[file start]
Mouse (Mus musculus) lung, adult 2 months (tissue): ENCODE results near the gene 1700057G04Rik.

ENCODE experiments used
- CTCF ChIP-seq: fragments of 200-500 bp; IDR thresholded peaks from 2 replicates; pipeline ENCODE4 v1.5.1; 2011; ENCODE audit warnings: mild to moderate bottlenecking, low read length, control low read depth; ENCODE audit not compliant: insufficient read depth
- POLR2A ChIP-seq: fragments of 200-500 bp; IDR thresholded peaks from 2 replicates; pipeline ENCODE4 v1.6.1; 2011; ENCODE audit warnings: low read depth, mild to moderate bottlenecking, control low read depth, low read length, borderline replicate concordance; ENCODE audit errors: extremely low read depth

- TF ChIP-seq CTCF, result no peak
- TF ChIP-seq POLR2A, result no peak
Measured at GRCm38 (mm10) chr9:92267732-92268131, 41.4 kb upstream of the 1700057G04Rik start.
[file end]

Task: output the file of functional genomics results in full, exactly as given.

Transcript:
Mouse (Mus musculus) lung, adult 2 months (tissue): ENCODE results near the gene 1700057G04Rik.

ENCODE experiments used
- CTCF ChIP-seq: fragments of 200-500 bp; IDR thresholded peaks from 2 replicates; pipeline ENCODE4 v1.5.1; 2011; ENCODE audit warnings: mild to moderate bottlenecking, low read length, control low read depth; ENCODE audit not compliant: insufficient read depth
- POLR2A ChIP-seq: fragments of 200-500 bp; IDR thresholded peaks from 2 replicates; pipeline ENCODE4 v1.6.1; 2011; ENCODE audit warnings: low read depth, mild to moderate bottlenecking, control low read depth, low read length, borderline replicate concordance; ENCODE audit errors: extremely low read depth

- TF ChIP-seq CTCF, result no peak
- TF ChIP-seq POLR2A, result no peak
Measured at GRCm38 (mm10) chr9:92267732-92268131, 41.4 kb upstream of the 1700057G04Rik start.